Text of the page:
Read More

Restaurants navigating pandemic guidelines stick to one big rule: build customer trust

Like most restaurants, Ray’s on the River, a fine-dining bastion in Sandy Springs for over 35 years, has been sharply focused on all the safety rules and guidelines it must follow to operate in the midst of the coronavirus pandemic. When Ray’s learned on June 3 that an employee tested positive for asymptomatic COVID-19, the restaurant began a required deep-cleaning — but also did something big it didn’t have to do. It went on Facebook and told the world about the COVID case. “I think the public is entitled to know what goes on and be [made] aware of...

Read More

Gov. Kemp extends pandemic emergency rules through Aug. 15

Gov. Brian Kemp has extended the state’s pandemic emergency rules through Aug. 15. The order, issued July 31, maintains various rules and guidelines, including that people practice social distancing and that people at higher risk of COVID-19 complications continue to shelter in place. The order continues to prohibit gatherings of more than 50 people if a distance of at least 6 feet between all participants cannot be maintained. And its specific rules for sanitation and distancing in specific businesses and institutes, like restaurants and schools, remain in effect. On the controversial topic of mask-wearing, the order continues to “strongly...

Read More

Atlanta to open applications for small-business pandemic relief grants

The city of Atlanta will open its the Resurgence Grant Fund, a new program to help Atlanta small businesses recover from the effects of the COVID-19 pandemic, Aug. 10 through 31. The fund will provide grants to qualifying city of Atlanta businesses to help them cover pandemic-related costs such as complying with requirements necessary for businesses to operate safely. Small businesses can apply for up to $40,000 to reimburse the costs of business interruptions as a result of required closures or local closures, according to a press release. The funds can also be used for expenses like personal protective...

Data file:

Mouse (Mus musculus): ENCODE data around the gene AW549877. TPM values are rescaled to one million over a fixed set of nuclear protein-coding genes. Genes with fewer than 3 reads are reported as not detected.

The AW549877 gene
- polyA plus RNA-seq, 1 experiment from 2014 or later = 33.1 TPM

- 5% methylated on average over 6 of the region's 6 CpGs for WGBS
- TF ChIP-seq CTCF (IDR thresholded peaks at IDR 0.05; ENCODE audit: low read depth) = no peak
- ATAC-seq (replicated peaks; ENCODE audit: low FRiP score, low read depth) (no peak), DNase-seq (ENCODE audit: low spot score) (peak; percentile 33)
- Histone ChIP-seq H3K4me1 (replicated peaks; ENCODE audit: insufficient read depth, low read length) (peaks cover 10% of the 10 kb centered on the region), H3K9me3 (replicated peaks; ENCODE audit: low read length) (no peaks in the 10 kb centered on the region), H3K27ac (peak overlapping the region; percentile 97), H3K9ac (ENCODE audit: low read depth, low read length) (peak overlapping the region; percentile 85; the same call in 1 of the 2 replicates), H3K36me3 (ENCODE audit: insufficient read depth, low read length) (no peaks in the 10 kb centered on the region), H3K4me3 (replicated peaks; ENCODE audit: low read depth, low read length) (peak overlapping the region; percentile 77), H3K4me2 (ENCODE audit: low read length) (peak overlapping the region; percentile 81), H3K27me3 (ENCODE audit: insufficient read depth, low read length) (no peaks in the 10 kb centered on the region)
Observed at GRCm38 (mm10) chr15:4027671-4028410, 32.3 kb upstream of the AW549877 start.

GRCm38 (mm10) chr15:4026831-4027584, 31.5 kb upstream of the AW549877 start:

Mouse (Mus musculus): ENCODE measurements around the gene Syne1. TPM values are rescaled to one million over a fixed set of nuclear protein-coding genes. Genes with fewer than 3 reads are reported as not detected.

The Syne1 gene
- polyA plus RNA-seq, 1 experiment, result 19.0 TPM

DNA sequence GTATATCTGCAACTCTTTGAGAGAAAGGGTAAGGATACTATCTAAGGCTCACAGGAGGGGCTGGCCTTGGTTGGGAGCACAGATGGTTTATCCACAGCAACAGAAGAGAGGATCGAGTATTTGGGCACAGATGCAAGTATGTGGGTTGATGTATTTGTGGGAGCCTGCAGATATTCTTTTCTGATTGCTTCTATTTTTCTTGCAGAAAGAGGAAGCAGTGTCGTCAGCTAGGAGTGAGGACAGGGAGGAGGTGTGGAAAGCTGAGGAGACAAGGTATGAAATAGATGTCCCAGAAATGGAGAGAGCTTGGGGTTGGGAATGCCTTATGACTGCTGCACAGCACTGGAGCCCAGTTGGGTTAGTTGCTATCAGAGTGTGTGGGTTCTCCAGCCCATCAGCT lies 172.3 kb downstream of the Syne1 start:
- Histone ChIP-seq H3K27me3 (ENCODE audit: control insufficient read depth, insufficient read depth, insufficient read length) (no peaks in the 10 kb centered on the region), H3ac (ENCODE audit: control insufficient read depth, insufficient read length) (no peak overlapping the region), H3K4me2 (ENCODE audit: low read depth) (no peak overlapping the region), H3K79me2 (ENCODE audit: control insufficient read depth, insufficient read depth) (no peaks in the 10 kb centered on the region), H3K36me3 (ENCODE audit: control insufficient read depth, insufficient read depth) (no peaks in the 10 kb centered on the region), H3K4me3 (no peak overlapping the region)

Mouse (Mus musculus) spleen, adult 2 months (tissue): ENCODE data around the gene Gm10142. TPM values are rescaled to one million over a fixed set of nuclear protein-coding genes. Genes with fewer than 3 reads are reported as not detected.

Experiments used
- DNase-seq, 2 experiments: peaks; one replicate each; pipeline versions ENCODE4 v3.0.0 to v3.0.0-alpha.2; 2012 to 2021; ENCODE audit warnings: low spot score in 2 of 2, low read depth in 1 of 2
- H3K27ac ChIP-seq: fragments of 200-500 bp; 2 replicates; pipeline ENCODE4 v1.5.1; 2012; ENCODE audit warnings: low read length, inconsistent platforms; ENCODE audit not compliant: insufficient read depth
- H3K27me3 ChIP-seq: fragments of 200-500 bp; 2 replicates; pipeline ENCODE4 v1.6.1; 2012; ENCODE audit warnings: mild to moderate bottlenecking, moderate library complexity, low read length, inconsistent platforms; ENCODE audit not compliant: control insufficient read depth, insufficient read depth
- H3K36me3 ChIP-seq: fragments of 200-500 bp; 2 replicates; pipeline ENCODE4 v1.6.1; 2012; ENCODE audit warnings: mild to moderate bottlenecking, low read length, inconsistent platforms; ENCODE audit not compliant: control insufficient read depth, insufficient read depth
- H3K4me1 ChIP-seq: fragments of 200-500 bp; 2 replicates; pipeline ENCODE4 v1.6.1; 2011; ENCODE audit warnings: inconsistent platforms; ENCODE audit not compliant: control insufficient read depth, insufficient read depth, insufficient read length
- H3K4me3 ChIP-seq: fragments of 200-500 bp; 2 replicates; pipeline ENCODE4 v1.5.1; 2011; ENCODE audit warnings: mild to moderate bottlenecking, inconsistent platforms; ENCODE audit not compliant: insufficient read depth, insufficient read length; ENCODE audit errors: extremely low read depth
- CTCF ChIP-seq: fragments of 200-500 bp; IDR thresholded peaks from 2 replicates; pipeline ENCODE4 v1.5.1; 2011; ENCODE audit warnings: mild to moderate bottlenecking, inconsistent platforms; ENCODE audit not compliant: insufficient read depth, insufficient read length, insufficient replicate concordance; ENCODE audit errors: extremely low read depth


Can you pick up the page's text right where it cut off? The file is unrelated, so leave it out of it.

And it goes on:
Read More

Buckhead Coalition rethinks its mission, new president says

On July 16, Jim Durrett gave his first “State of Buckhead” address as the new president of the Buckhead Coalition, a position he took in an unprecedented dual role while still serving as executive director of the Buckhead Community Improvement District. But the state of the Coalition, a legendary local nonprofit, was on some attendees’ minds. Durrett had no answer beyond saying the Coalition is rethinking its vision and mission, adding later in an email, “All I can tell you… is that we are in the middle of making changes about how everything operates.” One practical change is already...

Read More

Buckhead Coalition president again condemns cityhood idea, announces security patrol

New Buckhead Coalition President Jim Durrett renewed his criticism of the idea of the neighborhood separating into its own city — likening it to a child threatening to take their toys home — in a July 16 address where he also announced the launch of a new security patrol. In a virtual meeting of the Buckhead Business Association, Durrett gave his first “State of Buckhead” address since taking over as Coalition president from former mayor Sam Massell earlier this month. About 60 people attended, including Atlanta City Council President Felicia Moore and Mary Norwood, chair of the Buckhead Council...

Read More

Federal court declares ‘heartbeat’ abortion law unconstitutional; governor says state will appeal

Georgia’s hotly controversial “heartbeat” abortion-restricting law was declared unconstitutional by a federal court July 13. Gov. Brian Kemp says the state will appeal. Signed into law by Kemp in early 2019, the law criminalized abortions in cases where a beat can be detected in fetal tissue that can develop into a heart and granted some individual legal rights to the fetus, among other provisions. Current Georgia law restrictions to abortions to the first 20 weeks of pregnancy; the new law attempted to restrict it to six weeks or earlier, which opponents said is an effective ban. The law was...

Read More
Loading
Subscribe to our daily & weekly emails with community news

Subscribe to our daily & weekly emails with community news

You have Successfully Subscribed!